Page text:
Hip Pain Treatment

We can help with: pain in hip and leg, hip muscle pain and other hip joint pain complaints

We provide hip pain treatments for a wide range of conditions.  The hip joints are an important part of the musculoskeletal ‘engine’ which keeps us moving. The hips, the pelvis and the lower back work closely together, and so we always assess and treat them all together to achieve long-lasting relief from any symptoms.

The hip joint itself, if in trouble, will be felt as pain or discomfort in the groin area. Any symptoms on the outside of the hips are usually due to tight muscles around the pelvis. Good news if this is you, as these are usually very easy to treat.

We often help runners, gym goers and other athletes with hip issues, as the hips can be subject to a lot of strain in certain sports and on certain machines over at the gym.

If the pain has been ongoing for a while we may suspect arthritis. This can be genetic, or caused by previous injuries, accidents, or mechanical imbalances such as rotated or misshapen hips or knees, or leg-length differences.

Meadowside Osteopathy - Farnham, Surrey - hip pain treatment image

Our approach

To find the root cause of symptoms and exactly which structures are affected, we first note all the details about how symptoms came about, what it feels like, timing, daily pattern, aggravating and relieving factors.

We also ask about any issues with your spine and the rest of the lower limb joints, your health in general, and any significant events in the past such as accidents or surgery.

We then observe the hips, stationary and in motion, and may perform special orthopaedic tests. We also assess the rest of the lower limbs, pelvis and spine, as often the whole body’s posture can contribute to symptoms. We note any restrictions or pain, and any asymmetry.

Once we have established our working diagnosis we will always take time to explain to you what we found, and let you know how we can help, and whether we need to make any referrals.

We then use specific massage, mobilisation and stretching techniques to improve the flexibility in joints and muscles, relieve tension, improve freedom of movement and mechanics, and ensure good circulation for effective recovery.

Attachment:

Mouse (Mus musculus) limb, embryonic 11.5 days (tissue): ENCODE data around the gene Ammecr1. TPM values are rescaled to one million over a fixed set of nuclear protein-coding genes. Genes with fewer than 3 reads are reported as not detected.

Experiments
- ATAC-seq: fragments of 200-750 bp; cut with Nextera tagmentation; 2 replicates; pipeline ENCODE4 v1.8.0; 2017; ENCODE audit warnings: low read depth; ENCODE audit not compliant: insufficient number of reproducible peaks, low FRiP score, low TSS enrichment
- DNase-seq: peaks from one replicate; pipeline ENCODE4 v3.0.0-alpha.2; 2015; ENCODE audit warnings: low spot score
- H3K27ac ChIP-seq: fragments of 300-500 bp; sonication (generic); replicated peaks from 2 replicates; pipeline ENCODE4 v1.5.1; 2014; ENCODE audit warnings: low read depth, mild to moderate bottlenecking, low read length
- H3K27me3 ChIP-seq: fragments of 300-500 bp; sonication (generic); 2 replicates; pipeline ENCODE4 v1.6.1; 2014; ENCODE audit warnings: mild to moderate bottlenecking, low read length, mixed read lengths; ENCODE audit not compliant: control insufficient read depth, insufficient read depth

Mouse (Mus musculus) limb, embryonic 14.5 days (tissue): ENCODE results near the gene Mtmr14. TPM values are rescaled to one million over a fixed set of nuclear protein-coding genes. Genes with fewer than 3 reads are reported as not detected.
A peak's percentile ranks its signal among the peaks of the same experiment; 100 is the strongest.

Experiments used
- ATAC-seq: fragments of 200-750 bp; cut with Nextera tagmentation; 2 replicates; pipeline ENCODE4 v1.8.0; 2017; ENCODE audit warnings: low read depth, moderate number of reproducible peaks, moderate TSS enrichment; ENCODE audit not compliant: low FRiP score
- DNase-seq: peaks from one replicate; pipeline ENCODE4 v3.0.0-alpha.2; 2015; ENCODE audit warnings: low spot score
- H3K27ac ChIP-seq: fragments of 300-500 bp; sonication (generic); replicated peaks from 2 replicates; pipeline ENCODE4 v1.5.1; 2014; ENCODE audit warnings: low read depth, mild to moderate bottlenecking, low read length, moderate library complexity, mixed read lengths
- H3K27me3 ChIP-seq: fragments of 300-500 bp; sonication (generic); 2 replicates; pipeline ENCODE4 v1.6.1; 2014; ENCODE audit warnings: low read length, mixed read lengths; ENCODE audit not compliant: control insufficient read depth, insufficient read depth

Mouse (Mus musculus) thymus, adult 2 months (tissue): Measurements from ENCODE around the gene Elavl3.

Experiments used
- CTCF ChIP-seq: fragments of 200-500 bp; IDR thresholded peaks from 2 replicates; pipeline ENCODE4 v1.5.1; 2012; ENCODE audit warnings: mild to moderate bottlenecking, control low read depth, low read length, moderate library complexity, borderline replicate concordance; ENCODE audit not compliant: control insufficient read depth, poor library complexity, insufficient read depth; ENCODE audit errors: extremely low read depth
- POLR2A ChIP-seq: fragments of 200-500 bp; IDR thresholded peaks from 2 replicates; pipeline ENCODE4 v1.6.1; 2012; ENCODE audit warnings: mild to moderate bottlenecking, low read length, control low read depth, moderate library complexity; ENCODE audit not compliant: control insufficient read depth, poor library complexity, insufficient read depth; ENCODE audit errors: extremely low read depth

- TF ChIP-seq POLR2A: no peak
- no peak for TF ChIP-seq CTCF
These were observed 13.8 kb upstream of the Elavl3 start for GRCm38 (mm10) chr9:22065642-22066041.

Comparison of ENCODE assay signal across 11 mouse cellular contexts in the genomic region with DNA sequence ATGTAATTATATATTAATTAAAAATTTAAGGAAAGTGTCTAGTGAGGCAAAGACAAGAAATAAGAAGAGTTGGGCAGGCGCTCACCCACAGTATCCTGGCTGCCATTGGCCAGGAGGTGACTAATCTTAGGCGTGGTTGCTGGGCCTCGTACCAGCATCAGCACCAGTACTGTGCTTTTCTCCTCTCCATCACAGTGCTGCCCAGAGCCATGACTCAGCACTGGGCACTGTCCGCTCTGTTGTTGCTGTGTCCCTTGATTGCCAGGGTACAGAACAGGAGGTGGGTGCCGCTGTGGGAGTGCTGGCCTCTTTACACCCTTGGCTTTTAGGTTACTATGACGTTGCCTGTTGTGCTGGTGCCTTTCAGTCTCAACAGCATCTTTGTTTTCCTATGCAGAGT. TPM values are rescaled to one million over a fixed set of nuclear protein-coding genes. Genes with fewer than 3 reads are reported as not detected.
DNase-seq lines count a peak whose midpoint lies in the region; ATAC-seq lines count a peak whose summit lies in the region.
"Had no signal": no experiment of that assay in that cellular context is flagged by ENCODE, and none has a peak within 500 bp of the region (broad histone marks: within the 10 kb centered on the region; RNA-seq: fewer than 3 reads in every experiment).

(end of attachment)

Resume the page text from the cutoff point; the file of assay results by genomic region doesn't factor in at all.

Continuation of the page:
Where appropriate, we also use sports taping to support the injured area as it heals and provide additional stability during the recovery phase.

During the session, we will also provide advice on exercise, posture and other techniques to aid fast recovery and maintain the treatment results.

 

Exercise and Advice

These are some of the most common techniques and exercises we prescribe for knee injuries or pain:

 

Squats and Half-Squats

All-round lower limb strength

We love squats as they are such all-rounders – adding strength and control throughout the lower limb and pelvis.

Standing with your feet hip-width apart, bend the knees and hips so your bottom is lowered and ‘sticking out’ backwards. There’s no graceful way of doing a proper squat! Come back up to standing, leading the movement with the buttock muscles.

Keep your feet flat on the floor if possible.

There’s no need to squat a long way down in order to feel most of the benefit, so a half-squat or just as far as your knees can bend comfortably, will still be well worth doing.

 

Forward Lunge Stretches

Stretching the front of the thigh and pelvis: Rectus Femoris, Iliopsoas 

Stand with your feet hip-width apart.

Step forward with one leg, leaving the other behind, and bend the front knee further forward, leaving the knee of the back leg straight, but not locked.

You should feel a stretch to the front of the thigh in the leg that’s left behind. You can gently increase the stretch by bending the front knee further.

Always keep both hips facing straight forward, not allowing the pelvis to twist away from the stretch.

 

Side Lunge Stretch

Stretching the inner thigh muscle group: Adductors

Stand with your feet hip-width apart.

Step to the side with one leg, and bend the knee. The other knee should stay straight, but not locked. You should feel a stretch to the inner thigh in the leg where the knee is straight.

You can gently increase the stretch by bending the other knee further and/or stepping further away to increase the gap between the feet.

Always keep both hips facing straight forward, not allowing the pelvis to twist away from the stretch.

 

Outer Hip Stretch

Stretching the outer thigh and lower back: Gluteus Medius, TFL, QL, Erector Spinae Group 

To stretch the left, going into right side-bend (always stretch both sides. We’ve chosen one to make the description easier to follow):

Standing, cross the left foot behind the right, and stretch your left arm up over your head. Reach across to the right, creating a right side-bend through the back.

Push your pelvis to the left to increase the effect.

If you’re feeling flexible and stable, you can make also pull on the wrist with your right hand to increase the side-bend through the spine.